Tennis players Dorrie Pyne and Marie Bartlett never seem to grow tired of clarifying their age to opponents on match days.
They’ve shown time and time again that age doesn’t seem to matter when you can consistently turn in the winning scorecard or earn a championship crown in the sport.
Age is just another number. The Northeast Georgia Tennis Association seems to agree.
This year Bartlett and Pyne, among other area players, have taken full advantage of the organization’s 65-and-over league. Of the 400 active players to compete in a variety of age groups and levels in the NEGTA, 70 make up this newest senior division.
“You don’t have to play professionally; you can play at a novice level and play as much as anybody else,” said Doris Sosebee, 81.
One of the smallest chapters at the local level for the United States Tennis Association, the NEGTA has provided a competitive outlet for any and all players in Banks, Dawson, Habersham, Hall, Lumpkin, Stephens and White Counties since 1981. The non-profit association offers a number of leagues throughout the year, and all proceeds go toward the growth and development of tennis in the region.
Much like the neighboring ALTA and metro-Atlanta USTA leagues, senior-level players can now reap the physical and emotional benefits tennis presents.
The four 65-and-over teams operate out of Brenau University, Cresswinds at Lake Lanier, the Chattahoochee County Club and Chestatee.
“It’s a wonderful thing,” said Pyne, 87, of Gainesville. “I’ve done hockey, softball and basketball; I’ve done all of them. But tennis is one you can keep doing for a long time.”
Sosebee, an active player since 1977 who helped form the NEGTA in the 80s, said she enjoys being around the genuine camaraderie shared among young and “matured” participants. But she likes the convenience factor more than anything else — before the NEGTA, Sosebee drove far distances for ALTA and USTA. She currently plays out of the Chattahoochee Country Club in Gainesville.
“People can go out and play for two hours and then go home to their families, whereas with golf you’re out there half a day,” Sosebee said. “The fact that it can be as rigorous and slow as you want it to be, people can judge their own abilities and levels.”
For Bartlett, tennis filled a void once created by post-retirement woes.
“It was lonely, then tennis really filled that gap,” said Bartlett, in her eighth year as the NEGTA president and a player since 2004. “I met friends and even some of my best friends through tennis.”
Still, there’s nothing wrong with a little healthy competition. Standing at 4-foot-10, Pyne said she has learned over time to tame her fierce, competitive demeanor. That still doesn’t stop the soon-to-be 88-year-old from frustrating her 60-something opponents within the lines.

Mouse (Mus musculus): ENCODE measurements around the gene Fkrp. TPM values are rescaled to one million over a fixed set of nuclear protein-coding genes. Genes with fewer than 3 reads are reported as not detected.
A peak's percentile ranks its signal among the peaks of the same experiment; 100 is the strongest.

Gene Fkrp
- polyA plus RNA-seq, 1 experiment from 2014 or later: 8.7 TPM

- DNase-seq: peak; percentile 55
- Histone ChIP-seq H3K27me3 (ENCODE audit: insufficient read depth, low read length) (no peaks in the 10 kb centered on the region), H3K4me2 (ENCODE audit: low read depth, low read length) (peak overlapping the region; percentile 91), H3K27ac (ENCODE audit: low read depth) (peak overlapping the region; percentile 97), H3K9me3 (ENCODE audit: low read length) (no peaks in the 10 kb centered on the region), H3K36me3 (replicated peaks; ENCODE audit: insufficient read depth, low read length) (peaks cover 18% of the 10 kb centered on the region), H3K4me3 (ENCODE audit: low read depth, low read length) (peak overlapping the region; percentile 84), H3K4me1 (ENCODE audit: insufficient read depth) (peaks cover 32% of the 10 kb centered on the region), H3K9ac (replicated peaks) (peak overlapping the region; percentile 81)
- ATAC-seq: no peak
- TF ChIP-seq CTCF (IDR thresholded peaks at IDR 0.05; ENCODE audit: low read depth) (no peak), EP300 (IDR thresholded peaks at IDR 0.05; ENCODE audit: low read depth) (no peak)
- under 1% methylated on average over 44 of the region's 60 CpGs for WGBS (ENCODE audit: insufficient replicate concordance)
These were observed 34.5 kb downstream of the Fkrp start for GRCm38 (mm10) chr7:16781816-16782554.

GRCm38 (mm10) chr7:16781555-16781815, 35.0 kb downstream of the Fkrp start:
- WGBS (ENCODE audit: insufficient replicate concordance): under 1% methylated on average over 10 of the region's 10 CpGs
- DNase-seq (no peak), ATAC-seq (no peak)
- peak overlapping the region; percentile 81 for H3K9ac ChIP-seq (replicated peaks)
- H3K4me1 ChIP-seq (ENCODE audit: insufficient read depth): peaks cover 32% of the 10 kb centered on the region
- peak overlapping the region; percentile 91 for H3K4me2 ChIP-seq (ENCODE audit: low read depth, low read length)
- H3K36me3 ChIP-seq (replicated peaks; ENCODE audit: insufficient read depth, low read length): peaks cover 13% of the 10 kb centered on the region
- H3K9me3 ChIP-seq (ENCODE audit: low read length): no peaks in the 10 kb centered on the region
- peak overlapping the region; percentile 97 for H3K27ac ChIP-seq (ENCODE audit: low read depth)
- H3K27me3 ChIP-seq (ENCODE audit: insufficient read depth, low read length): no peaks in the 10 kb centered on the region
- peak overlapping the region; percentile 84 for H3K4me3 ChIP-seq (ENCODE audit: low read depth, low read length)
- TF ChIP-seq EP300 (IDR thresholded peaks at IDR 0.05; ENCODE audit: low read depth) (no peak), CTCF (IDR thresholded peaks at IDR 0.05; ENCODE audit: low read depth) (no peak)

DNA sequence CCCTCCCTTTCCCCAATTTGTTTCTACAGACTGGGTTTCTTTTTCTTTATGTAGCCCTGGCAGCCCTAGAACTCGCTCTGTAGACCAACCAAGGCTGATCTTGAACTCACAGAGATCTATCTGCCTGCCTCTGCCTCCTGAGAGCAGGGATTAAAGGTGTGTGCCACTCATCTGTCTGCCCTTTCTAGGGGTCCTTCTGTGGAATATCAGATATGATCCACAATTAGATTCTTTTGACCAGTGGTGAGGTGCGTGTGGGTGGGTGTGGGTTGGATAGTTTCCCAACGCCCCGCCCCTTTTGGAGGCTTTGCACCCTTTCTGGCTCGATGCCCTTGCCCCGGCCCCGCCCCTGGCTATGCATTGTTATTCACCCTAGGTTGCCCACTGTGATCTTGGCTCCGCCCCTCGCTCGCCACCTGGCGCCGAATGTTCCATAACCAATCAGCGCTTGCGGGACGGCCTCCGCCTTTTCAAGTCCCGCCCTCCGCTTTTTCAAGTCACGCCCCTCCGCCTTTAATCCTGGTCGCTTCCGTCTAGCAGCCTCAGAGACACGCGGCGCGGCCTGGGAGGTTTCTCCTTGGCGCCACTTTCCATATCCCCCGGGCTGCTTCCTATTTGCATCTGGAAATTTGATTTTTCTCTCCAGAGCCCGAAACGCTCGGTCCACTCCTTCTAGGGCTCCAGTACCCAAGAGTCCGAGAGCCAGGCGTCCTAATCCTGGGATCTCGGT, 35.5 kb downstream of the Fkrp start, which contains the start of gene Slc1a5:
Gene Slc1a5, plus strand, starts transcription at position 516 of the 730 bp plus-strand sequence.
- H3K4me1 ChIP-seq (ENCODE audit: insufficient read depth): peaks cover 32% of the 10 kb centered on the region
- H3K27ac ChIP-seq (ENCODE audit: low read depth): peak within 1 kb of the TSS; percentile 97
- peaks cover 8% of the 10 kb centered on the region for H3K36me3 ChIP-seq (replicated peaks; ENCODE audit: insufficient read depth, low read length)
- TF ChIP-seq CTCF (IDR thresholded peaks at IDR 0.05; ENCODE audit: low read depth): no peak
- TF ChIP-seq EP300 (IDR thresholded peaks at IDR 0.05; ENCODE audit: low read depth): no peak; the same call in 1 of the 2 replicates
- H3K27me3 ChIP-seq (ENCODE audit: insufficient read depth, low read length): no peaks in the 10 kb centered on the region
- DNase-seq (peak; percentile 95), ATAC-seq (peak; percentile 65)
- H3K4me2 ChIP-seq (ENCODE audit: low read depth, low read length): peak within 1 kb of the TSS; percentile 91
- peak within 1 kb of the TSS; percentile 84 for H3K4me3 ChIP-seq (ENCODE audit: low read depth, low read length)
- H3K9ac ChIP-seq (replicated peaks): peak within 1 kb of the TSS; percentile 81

“I really like to dropshot and lob,” said Pyne, a student of the game since the age of 10. “I like to draw then up to the net, and then hit it over their heads. But I like all the shots. I like the whole game.”
Bartlett, 77, currently plays at the 3.0 level alongside Pyne and has captained teams since 2005, winning multiple championships at the state level during that span.
Tennis also seemed to reveal something else in these women particularly.
Raising four children was Pyne’s only hiatus from tennis before tearing her meniscus in 2002. Even then, the light inside her never dimmed. After a three-year lull, Pyne followed her intuition to get back in the swing of things.
“I said to my husband (Bob), ‘There’s a tennis court, I am gonna go hit a few balls just for fun — I won’t run,’” Pyne recalled. “But next thing you know, you’re running. I got back to it.”
And Bartlett, a stroke survivor of four years, said tennis was the therapy she needed to get back to full strength. From simple movements like bouncing a tennis ball to the more mechanical things like serving and running, Bartlett — once restricted to feeling in only her left side — felt strong enough to play in a matter of months.
“If you have some adversities — we all do — it gives us a goal to strive for,” said Sosebee, who powered through knee surgery 19 years ago. “That’s what life is all about.”
Bartlett realized her greater purpose: building a strong foundation for tennis in the community and even within the educational system. As the NEGTA president, Bartlett was instrumental in forming “Tennis in P.E.,” a program that inserts tennis within the curriculum for 15 Hall County and Gainesville City schools. Bartlett said USTA Georgia assisted her in purchasing equipment for the program.
Last year, the NEGTA was awarded a grant through USTA Southern to promote tennis in the Hispanic community. Bartlett said the NEGTA has worked with the Boys & Girls Clubs of America, as well as holding apprentice classes for members — young and old — with an interest in learning the fundamentals of tennis.
Additionally, the NEGTA received the Community Tennis Association nod in 2018.
“It turned into a mission of (Bartlett’s) to increase participation of tennis in the community,” said Andre Ferreira, Brenau University tennis coach and board member for the NEGTA. “(Marie) is very involved.”
For members of the local country clubs without tennis instructors, Brenau currently gives NEGTA players the chance to participate in weekly clinics on campus as well.
With additional opportunities for the sport now in place, Pyne, Bartlett and Sosebee can speak for all senior players when they say there is nothing slowing them down.
“That was my original goal, play tennis until I was 80. And here I am, almost 88,” Pyne said with a laugh. “Now I’ll have to shoot for 90, won’t I?”
For more information on the NEGTA or how to sign up for leagues, visit www.ustanegta.com.